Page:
The overall U.S. automotive industry's sales tally for January is looking rather good: sales are up almost across the board, and total sales figures are well above last year's. An increase, year-on-year, of 8 percent puts the total seasonally adjusted annual rate (SAAR) at 12.9 million retail vehicles and 15 million overall, even as U.S. unemployment rates stagnate, rising 0.1 percent to 7.9 percent. But how is the luxury sector doing?
Spectacularly, for the most part.
Cadillac posted its best sales month in 23 years, rising a whopping 47 percent over January 2012's figures, for a total of 13,116 vehicles sold. Thank the 2013 ATS and its North American Car of the Year Award for a good chunk of that.
Porsche is tied for second in the luxury ranks in January on percentage increase over last year, due no doubt, at least in part, to the refreshed Boxster and 911 being available. Whatever the reason, a 32 percent rise is nothing to sniff at--though its relatively small 3,358-vehicle volume makes it a minor player in the overall picture.
Lexus is up about the same amount as Porsche, though the figures are a bit murkier: sales rose 26.8 percent on an unadjusted basis, and 32.1 percent when adjusted for the difference in sales days. Again, at 16,211 cars sold for the month, Lexus returns brilliant figures, likely rising on the tide of the brand's recently redesigned models--the first major redesigns for the brand in several years.
Acura's sales were up 13.2 percent to 9,489 total, doing better than the mainstream Honda brand and putting its growth rate at about 4 percent ahead of the overall industry rise in January.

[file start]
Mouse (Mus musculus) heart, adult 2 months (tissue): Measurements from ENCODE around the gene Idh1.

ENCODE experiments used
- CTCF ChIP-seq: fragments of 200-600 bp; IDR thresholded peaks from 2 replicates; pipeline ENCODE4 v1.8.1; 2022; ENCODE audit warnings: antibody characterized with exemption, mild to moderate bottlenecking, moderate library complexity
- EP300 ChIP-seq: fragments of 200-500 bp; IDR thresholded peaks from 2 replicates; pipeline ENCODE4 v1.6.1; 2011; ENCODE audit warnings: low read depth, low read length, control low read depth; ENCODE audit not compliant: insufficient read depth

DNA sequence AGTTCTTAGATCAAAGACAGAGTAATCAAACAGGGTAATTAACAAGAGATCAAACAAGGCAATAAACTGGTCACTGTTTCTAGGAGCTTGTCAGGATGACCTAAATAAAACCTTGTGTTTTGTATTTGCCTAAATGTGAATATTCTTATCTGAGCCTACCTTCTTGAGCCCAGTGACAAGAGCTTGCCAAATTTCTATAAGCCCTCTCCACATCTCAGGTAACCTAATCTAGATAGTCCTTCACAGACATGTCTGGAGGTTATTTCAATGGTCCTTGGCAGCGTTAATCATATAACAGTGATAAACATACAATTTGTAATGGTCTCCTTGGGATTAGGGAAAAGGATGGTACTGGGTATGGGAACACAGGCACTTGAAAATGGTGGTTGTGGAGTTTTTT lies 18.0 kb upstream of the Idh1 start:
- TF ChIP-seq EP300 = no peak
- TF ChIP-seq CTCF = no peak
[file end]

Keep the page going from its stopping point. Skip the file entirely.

Mercedes-Benz, which battled with BMW for the overall luxury volume lead in the U.S. last year, has opened up a gap on the competition: Mercedes rose 10.7 percent, while BMW scored an increase of just 0.7 percent in January--though BMW's figure rises to 2.3 percent overall growth when MINI division sales are incorporated. In terms of overall volume, Mercedes-Benz moved 24,059 units in January, while BMW racked up 16,513 sales plus 5,248 MINIs for a total of 21,761 vehicles sold.
Volvo registered a reasonable 9.3-percent increase to 4,875 vehicles sold last month, the best for the brand since 2008.
Audi's 7.5 percent rise in January wasn't as strong as most of the rest of the luxury segment, but it marks the 25th consecutive month of sales increases for the brand--a strong and remarkable trend given the economy over the past two years. Total Audi sales for January: 10,056 vehicles.
Infiniti didn't do quite as well, rising just 4.9 percent to 7,126 cars sold, but the brand's stunning new 2014 Q50 isn't on sale yet--people may be holding off on upgrades to a new Infiniti.
Lincoln was the luxury segment's big loser in January, dropping 18.2 percent to just 4,191 cars sold.
Jaguar/Land Rover hasn't yet reported January 2013 sales.
(c) 2013, High Gear Media.